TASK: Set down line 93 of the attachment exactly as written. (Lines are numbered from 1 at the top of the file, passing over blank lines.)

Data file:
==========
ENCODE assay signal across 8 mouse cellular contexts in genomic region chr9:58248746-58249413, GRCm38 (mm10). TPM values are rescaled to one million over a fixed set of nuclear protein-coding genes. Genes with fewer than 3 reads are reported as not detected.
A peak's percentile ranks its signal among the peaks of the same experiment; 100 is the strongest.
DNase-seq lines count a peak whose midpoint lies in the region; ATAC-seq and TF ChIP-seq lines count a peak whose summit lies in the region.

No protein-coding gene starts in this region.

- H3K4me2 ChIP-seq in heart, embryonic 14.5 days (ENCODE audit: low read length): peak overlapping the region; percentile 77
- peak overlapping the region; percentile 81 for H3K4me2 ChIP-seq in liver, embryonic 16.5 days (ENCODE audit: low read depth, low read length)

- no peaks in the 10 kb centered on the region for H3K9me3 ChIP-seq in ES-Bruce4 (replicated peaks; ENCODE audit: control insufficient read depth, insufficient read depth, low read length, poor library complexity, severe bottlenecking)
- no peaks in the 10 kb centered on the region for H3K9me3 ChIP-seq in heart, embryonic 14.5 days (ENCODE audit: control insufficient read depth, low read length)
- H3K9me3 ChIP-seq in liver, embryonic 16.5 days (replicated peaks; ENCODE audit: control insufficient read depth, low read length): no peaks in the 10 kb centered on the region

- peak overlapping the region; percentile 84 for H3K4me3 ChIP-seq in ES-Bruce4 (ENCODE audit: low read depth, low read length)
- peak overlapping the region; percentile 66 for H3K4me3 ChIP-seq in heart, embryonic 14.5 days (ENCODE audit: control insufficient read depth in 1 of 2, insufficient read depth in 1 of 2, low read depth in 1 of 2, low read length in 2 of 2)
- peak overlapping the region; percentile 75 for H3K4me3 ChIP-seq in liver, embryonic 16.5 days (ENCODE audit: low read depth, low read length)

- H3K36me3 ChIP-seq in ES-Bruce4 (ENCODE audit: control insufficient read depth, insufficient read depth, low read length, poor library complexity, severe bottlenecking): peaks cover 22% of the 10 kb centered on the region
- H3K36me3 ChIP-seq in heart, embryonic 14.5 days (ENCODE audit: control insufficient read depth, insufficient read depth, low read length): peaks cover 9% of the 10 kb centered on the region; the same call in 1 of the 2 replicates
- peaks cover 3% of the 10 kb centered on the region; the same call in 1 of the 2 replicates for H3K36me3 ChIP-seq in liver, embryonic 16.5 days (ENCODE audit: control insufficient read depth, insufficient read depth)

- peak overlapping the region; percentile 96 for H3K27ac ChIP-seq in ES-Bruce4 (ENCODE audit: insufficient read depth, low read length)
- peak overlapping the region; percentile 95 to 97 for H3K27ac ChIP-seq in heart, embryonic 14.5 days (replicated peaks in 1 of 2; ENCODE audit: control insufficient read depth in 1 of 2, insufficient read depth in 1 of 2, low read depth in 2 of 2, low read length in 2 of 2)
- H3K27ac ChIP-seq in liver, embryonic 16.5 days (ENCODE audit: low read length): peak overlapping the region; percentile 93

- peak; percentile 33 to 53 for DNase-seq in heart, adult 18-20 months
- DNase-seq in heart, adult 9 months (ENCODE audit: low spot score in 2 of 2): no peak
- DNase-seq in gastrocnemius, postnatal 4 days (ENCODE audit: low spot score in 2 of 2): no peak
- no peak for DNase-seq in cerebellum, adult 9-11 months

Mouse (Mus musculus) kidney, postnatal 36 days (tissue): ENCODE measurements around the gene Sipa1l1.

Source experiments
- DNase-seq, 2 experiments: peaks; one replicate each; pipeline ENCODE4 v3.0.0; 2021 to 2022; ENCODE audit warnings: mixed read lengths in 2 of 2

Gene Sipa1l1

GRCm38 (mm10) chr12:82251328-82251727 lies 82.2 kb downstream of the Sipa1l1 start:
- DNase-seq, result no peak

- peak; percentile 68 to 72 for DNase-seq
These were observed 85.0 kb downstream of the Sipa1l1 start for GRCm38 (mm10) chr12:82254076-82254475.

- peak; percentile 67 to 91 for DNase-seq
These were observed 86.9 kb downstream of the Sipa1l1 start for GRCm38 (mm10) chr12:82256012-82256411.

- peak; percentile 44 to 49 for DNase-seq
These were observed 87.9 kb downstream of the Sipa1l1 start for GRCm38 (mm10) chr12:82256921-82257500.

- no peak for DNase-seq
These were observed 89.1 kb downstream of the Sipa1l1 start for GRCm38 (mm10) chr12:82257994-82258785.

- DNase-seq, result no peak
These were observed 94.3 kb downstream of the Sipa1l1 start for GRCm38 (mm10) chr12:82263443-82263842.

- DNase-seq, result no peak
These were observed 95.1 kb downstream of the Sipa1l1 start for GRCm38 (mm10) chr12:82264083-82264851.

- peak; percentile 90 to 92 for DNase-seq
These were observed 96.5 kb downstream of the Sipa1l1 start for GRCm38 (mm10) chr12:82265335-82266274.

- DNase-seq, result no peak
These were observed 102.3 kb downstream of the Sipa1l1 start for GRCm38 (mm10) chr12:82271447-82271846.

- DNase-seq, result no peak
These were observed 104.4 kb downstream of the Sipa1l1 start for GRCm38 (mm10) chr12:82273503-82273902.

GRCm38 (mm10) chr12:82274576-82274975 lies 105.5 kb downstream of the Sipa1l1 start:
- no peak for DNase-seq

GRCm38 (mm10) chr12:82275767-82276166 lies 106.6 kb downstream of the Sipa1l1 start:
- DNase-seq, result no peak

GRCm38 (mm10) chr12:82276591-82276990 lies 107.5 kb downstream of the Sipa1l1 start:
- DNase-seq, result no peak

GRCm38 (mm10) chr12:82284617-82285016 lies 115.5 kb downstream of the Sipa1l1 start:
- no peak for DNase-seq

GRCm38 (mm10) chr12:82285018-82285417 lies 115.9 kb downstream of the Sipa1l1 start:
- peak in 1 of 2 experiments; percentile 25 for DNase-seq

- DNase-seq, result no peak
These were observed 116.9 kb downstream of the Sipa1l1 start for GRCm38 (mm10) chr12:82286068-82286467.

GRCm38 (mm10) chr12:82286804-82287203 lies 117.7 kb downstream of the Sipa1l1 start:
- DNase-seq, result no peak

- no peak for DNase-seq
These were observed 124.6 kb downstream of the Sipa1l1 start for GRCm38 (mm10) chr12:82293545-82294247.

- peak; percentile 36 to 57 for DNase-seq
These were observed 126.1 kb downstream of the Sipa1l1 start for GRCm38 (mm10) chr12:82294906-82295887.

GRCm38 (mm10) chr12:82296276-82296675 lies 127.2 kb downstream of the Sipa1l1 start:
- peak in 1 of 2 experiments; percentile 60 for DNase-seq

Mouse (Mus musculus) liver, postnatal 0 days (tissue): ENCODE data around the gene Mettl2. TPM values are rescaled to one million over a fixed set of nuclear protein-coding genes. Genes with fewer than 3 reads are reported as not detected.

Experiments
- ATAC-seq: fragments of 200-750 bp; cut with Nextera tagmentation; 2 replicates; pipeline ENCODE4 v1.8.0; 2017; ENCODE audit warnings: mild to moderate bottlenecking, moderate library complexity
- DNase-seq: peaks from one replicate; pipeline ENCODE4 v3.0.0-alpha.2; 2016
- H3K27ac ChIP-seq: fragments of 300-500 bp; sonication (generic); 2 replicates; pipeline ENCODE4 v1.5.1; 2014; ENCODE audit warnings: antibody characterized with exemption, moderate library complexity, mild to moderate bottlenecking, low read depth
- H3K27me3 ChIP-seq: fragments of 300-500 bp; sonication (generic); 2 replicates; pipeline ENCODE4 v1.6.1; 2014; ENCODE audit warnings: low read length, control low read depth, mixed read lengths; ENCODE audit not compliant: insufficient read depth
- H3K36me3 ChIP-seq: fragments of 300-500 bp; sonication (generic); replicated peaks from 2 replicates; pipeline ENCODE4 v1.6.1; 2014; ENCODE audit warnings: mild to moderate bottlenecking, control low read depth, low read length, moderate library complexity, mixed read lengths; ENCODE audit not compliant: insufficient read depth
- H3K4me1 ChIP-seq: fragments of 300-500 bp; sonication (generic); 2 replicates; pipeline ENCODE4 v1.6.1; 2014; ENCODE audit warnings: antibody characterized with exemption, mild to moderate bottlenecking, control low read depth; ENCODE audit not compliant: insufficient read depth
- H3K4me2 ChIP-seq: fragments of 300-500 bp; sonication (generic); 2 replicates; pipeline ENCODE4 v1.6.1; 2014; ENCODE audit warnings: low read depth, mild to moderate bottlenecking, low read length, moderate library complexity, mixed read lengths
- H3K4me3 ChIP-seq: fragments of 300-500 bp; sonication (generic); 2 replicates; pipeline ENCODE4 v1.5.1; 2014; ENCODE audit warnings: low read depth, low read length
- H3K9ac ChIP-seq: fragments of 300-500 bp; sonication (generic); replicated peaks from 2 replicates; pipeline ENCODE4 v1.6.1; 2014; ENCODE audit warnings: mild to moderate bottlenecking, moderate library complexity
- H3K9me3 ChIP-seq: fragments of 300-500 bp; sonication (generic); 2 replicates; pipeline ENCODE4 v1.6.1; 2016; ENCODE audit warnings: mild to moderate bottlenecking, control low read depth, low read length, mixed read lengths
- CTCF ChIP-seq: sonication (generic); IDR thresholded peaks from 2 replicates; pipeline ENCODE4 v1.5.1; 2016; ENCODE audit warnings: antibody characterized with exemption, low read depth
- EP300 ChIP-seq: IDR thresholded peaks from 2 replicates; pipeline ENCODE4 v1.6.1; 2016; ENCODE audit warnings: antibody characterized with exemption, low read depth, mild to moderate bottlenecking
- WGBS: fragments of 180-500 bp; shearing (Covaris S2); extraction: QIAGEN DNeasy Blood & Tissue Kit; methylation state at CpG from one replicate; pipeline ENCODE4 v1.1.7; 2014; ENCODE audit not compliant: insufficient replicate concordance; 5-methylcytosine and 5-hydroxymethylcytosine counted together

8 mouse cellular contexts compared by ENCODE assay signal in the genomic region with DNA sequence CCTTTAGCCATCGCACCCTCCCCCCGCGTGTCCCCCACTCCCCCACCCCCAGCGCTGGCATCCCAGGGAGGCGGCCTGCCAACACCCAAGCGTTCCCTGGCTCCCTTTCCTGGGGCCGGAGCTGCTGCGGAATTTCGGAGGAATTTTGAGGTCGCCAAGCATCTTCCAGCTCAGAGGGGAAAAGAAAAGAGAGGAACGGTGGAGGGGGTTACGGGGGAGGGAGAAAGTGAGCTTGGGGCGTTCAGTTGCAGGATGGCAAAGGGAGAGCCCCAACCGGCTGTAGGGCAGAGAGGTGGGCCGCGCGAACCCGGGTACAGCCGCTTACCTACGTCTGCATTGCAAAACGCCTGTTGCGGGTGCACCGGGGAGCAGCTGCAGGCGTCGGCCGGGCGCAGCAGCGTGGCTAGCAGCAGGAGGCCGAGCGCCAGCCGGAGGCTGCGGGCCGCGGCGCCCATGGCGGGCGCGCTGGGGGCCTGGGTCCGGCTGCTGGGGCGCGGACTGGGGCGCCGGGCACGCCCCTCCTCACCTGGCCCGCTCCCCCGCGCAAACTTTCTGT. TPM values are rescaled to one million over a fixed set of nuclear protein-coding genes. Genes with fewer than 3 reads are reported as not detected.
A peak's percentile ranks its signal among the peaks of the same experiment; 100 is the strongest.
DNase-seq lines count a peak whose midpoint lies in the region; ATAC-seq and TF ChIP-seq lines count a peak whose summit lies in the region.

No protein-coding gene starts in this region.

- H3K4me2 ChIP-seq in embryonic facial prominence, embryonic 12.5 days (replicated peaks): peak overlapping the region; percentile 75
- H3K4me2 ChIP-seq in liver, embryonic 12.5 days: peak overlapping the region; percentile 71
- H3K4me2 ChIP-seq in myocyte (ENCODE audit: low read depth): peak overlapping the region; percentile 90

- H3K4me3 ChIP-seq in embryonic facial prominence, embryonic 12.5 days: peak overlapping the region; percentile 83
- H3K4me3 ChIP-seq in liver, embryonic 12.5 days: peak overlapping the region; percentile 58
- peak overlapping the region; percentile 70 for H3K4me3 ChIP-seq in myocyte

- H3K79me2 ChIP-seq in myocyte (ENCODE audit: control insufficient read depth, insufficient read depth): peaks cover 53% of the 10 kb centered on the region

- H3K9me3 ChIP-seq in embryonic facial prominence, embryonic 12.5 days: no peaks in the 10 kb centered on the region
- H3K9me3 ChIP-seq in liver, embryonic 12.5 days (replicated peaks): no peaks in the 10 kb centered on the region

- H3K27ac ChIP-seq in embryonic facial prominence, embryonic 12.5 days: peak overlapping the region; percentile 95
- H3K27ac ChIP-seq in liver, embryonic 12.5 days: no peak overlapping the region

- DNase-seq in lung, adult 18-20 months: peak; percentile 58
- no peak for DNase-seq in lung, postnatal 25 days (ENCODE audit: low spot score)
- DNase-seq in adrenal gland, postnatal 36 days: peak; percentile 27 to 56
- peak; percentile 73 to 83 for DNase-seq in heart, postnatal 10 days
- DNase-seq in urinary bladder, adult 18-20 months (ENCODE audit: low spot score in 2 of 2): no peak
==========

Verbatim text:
- H3K9me3 ChIP-seq in embryonic facial prominence, embryonic 12.5 days: no peaks in the 10 kb centered on the region